A differentiated Kindergarten wrote an incredibly thorough post about the nuts and bolts of the chapter. Jeannie from Kindergarten Lifestyle wrote a great post about tracing letters.
There are two groups of students that Richardson addresses in this chapter. The first is the Pre-A group which is the group that still needs to work on letter knowledge and names. There are four parts for this group that need to be done every time:
1. working with letters and names
2. working with sounds
3. working with books
4. interactive writing
You should work on each of these components each time and work with the group between 15 and 20 minutes. What I really liked about Richardson's outline was that she gave a time frame for each activity.
It breaks down like this:
One of the other points that Richardson makes in this chapter that really stuck with me is the idea that you ask questions about the book that the kids have to answer in complete sentences. This is especially good for the ELL students. I have had a third or more of my class be ELL students the past few years so I'm always looking at ways to help these students. I've also noticed that kids don't seem to have conversation skills anymore. They watch a lot of tv and some of the kids that I work with don't seem to talk a lot to their parents.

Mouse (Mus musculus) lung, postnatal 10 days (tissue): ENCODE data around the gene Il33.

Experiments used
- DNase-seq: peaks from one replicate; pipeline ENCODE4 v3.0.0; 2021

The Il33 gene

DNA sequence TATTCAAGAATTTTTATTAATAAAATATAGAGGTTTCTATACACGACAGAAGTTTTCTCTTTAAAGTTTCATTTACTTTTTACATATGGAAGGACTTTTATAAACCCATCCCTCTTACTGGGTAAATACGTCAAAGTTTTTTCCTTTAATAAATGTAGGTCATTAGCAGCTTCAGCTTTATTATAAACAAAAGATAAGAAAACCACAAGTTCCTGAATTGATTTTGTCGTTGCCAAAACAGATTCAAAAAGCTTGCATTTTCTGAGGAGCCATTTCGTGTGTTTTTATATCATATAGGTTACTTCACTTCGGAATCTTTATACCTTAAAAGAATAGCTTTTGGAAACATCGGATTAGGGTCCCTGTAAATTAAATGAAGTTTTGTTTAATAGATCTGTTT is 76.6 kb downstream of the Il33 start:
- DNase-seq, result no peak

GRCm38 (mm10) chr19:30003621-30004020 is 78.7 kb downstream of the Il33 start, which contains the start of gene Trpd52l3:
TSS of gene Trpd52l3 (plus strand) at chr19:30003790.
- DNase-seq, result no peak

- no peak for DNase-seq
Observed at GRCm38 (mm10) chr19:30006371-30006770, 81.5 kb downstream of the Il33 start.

The format for the emergent readers is pretty similar but instead of working with letters and names they are working with sight words. Richardson recommends not moving on to a new word until the previous words have been mastered. I typically use the sight words that are in our reading series. In our old series, we had one word a week in kindergarten and then eventually 2 words. In the new series, we start with 1 for the first 10 weeks, then move to 2 words for 5 weeks, then it's 6 for the last 15 weeks. This is a lot more words than I'm use to teaching in one week for kindergarten. I will be using a lot of Richardson's strategies for these learning words. She encourages a lot of writing of the sight words. This is something that I have always found important. I expect my kids to be able to write as well as read the sight words. Here are a couple of her strategies for sight words:
Be sure to head over to Marsha's blog and link up with your guided reading thoughts: